Nature Notes: American elm

American elms once lined the streets and avenues of towns all across America.

This is the fifth in a series of Nature Notes columns on Frederick County’s trees. Discover Frederick’s diverse array of trees on a self-guided walking tour. To see all of the trees, it should take about 1 to 1½ hours. Currently there are 27 trees; a list and a map are available at visitFrederick.org.

American elm (Ulmus Americana)The American elm has the stunning vase-like shape when mature that is indicative of elms. Frederick City arborist, Tom Rippeon, is treating this elm, pictured, and many other elms in the city to prevent Dutch elm disease, caused by the fungus that wiped out 75 percent of the beautiful street trees in the U.S. between 1930 and 1989. Before that, American elms lined the avenues and boulevards of cities and neighborhoods, arching over the streets to provide tunnel-like shade and distinctive elegance.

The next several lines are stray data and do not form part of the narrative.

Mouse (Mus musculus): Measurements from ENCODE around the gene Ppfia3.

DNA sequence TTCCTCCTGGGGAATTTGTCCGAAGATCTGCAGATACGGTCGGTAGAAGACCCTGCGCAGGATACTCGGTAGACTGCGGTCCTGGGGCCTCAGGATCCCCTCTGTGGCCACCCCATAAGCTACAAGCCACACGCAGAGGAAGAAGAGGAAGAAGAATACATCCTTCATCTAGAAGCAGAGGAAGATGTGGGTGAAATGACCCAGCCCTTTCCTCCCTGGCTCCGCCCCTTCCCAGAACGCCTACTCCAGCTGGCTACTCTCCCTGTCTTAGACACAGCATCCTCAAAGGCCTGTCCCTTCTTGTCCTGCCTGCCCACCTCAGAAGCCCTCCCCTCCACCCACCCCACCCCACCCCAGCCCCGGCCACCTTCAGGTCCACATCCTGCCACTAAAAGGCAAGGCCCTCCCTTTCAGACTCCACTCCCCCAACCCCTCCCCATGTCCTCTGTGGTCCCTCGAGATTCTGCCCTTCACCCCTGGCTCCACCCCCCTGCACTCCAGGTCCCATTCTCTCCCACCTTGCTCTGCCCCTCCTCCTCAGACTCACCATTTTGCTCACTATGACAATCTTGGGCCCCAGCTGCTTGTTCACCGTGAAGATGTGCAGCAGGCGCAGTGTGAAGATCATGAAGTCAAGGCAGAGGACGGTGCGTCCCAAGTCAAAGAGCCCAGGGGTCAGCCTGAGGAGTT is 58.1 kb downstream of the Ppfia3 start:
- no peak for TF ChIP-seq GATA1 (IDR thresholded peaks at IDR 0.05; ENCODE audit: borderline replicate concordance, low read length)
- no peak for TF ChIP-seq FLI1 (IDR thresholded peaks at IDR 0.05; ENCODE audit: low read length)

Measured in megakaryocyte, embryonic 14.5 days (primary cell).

Foreign species that cause problems in ecosystems where they are not native are called “invasive species,” and the fungus that killed the elms was just that. The demise of the elms by the invasive fungus shows the importance of adhering to the laws and regulations designed to minimize invasive foreign species, such as never transporting plant materials and fresh fruits or vegetables from one isolated island or continent to another. Much is at stake.

This tree can be found at coordinates: 39°25’06.8”N 77°25’30.3”W.

(2) comments

Reader1954

A picture of a tree with no leaves is not much use in identify what an elm looks like. And how or what do you "treat" a sick tree with? That would have at least made this an interesting article.

Dwasserba

Not sick. Preventive treatment. The coordinates are so that you can find this very tree. My guess Baker Park.

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